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Movements, dens and feeding behaviour of the tropical scaly-tailed possum (Wyulda squamicaudata)

Runcie, M (1999). Movements, dens and feeding behaviour of the tropical scaly-tailed possum (Wyulda squamicaudata). Wildlife Research,26(3):367-373.

Document type: Journal Article
Citation counts: TR Web of Science Citation Count  Cited 4 times in Thomson Reuters Web of Science Article | Citations
Scopus Citation Count Cited 4 times in Scopus Article | Citations

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ISI LOC 000080158400012
Title Movements, dens and feeding behaviour of the tropical scaly-tailed possum (Wyulda squamicaudata)
Author Runcie, M
Journal Name Wildlife Research
Publication Date 1999
Volume Number 26
Issue Number 3
ISSN 1035-3712   (check CDU catalogue open catalogue search in new window)
Scopus ID 2-s2.0-0032986534
Start Page 367
End Page 373
Total Pages 7
Place of Publication Collingwood, Victoria
Publisher CSIRO Publishing
HERDC Category C1 - Journal Article (DEST)
Abstract I used trapping and radio-telemetry to study a population of scaly-tailed possums (Wyulda squamicaudata) in the Kimberley region of Western Australia. Radio-tracking of five adults over eight days provided detailed information on dens, and on size and shape of the home range, and facilitated nocturnal observations. W. squamicaudata used four different types of rock formations for diurnal dens: rockpiles, sunken rockpiles, large rock slabs and underground rock crevices. Radio-tagged possums of both sexes nested alone, used multiple dens and had overlapping home ranges. Both tagged and untagged possums appeared to be solitary and foraged alone. The average size of the home range was 1.0 ha (range 0.03–2.0 ha). Estimates of density ranged from 2.3 to 4.6 possums per hectare. Scaly-tailed possums fed on leaves of four species of trees (Xanthostemon eucalyptoides, X. paradoxus, Eucalyptus spp., and Planchonia careya) as well as the flowers and seeds of a perennial herb (Trachymere didiscordis). Feeding in trees is aided by the rough scaly tail, which sometimes supports the possum’s full body weight. At this study site W. squamicaudata is sympatric with the rock-haunting possum (Petropseudes dahli), and they may compete for food and den resources.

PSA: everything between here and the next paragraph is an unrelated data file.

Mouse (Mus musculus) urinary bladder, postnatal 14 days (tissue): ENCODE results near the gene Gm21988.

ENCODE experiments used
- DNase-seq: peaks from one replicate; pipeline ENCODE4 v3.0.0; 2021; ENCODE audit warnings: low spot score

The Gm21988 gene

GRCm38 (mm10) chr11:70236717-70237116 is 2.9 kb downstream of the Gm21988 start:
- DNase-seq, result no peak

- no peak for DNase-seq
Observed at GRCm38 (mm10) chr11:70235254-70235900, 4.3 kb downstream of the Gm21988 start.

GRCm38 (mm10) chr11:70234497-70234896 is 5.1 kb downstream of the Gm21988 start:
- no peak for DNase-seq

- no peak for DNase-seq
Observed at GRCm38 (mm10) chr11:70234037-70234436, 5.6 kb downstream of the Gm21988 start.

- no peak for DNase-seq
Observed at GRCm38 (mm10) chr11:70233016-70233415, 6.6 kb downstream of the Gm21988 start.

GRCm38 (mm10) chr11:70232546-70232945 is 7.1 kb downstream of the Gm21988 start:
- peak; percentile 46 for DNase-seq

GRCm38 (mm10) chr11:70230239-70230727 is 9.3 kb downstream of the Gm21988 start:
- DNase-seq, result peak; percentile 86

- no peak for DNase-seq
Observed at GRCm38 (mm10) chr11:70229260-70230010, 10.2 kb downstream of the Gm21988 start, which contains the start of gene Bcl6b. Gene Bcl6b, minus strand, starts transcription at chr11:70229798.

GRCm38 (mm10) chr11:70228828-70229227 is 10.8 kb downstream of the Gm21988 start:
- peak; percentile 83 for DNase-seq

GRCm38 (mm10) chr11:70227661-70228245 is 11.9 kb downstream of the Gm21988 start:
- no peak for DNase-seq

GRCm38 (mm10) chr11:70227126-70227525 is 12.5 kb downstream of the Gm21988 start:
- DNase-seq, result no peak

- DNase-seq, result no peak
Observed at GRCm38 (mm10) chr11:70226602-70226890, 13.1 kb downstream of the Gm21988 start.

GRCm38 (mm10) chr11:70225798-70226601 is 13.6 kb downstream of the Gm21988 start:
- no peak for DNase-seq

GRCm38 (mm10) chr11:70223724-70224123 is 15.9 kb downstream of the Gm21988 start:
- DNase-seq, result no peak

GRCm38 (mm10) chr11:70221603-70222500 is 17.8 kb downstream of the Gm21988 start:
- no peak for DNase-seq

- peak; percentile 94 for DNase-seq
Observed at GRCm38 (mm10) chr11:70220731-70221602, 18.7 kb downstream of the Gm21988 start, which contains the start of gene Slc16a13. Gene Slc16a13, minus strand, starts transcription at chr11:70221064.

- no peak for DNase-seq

DOI http://dx.doi.org/10.1071/WR98015   (check subscription with CDU E-Gateway service for CDU Staff and Students  check subscription with CDU E-Gateway in new window)
 
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